# Can we measure temperature of a object just by the sound it makes?

I been thinking if temperature is a basic property of macroscopic objects rather than of quantum or microscopic objects and it is as a result of average kinetic energy of particles residing in the object either through movement of vibration.

That being said, its also described similarly in Wikipedia thus I'm sure it is a good description of temperature however this is the only description I'll use for this question but there are way more descriptions of temperature.

That however is similar to sound which is also as a result of vibration in an medium which will result in transfer due to vibrations and movement of particles being oscillated through the medium which will transfer the energy across.

That being said cant we detect a temperature just by hearing it using a detector but obviously we have to know its vital information like density of the medium and density of the material and such but not the temperature of the object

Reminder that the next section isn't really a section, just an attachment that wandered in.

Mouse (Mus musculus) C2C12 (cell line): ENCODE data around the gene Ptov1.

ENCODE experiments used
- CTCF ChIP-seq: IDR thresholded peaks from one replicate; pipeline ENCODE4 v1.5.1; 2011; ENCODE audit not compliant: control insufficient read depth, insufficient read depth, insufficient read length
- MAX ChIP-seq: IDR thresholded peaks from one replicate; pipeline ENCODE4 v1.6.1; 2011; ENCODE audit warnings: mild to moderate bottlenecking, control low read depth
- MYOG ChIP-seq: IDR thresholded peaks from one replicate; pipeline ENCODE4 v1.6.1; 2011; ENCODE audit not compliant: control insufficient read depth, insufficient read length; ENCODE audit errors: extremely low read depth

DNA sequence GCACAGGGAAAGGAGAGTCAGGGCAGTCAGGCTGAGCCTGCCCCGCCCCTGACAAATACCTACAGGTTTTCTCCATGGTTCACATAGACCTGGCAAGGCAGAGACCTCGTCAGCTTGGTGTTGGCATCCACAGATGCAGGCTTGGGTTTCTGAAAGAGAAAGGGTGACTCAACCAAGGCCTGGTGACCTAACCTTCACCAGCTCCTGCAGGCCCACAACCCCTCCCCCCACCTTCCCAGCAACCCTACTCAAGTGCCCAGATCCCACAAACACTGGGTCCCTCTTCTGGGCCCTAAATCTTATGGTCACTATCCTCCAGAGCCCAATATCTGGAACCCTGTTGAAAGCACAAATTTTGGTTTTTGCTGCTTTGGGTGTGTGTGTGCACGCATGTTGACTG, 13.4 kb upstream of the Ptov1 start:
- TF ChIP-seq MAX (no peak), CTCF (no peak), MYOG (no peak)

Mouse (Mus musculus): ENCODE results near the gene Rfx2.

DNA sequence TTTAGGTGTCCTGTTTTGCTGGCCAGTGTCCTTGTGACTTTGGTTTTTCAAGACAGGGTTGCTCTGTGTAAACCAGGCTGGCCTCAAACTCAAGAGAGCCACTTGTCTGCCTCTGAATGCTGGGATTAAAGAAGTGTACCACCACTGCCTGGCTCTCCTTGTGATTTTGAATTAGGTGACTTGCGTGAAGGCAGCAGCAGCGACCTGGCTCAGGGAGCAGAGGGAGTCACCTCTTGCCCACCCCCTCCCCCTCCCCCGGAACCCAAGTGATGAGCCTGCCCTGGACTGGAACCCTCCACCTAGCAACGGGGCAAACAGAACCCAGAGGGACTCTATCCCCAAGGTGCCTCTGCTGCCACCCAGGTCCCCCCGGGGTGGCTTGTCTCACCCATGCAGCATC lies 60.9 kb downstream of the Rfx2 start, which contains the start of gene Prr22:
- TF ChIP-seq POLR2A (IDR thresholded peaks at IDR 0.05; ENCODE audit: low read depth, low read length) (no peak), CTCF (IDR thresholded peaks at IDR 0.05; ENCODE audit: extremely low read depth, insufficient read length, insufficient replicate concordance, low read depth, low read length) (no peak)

Can this be possible?

I'm in middle school so please excuse my lack of scientific knowledge therefore if any descriptions are mathematical please explain it.

• How would the object make a sound? Are you asking about the sound of dropping it - like from this awesome SE post? – jkeuhlen Jul 10 '14 at 18:24
• Do you mean that you do something like strike an object and measure the resulting frequency? Kind of like taking a tuning fork and heating it up then striking it and finding it's temperature knowing the new and original frequencies? – tpg2114 Jul 10 '14 at 22:04
• I mean that leaving the object inside a sound frequency detector which will measure any sort of particles bouncing as a result of heat and this particles will behave like sound and be heard by the detector – LogicProgrammer Jul 10 '14 at 22:06
• A related note: if your shower spray hits your shower curtain, then you can hear the impact sound change as the water warms up. – Daniel Griscom Sep 12 '15 at 0:57

This page gives a chart of Young's modulus over temperature for various metals. Taking the top line of the table, the modulus drops from 31.4 Msi at -325F (-200C) to 24.2 Msi at 800F (427C). Due to thermal expansion, you will have more square inches. Using a linear expansion of $12E-6 K^{-1}$ the area of a bar will increase $1.5\%$ The longitudinal frequency will then drop from $1$ to $\sqrt{\frac {24.2}{31.4}\cdot 1.015} \approx 0.88$ over that range. It isn't very sensitive, but you can get some indication.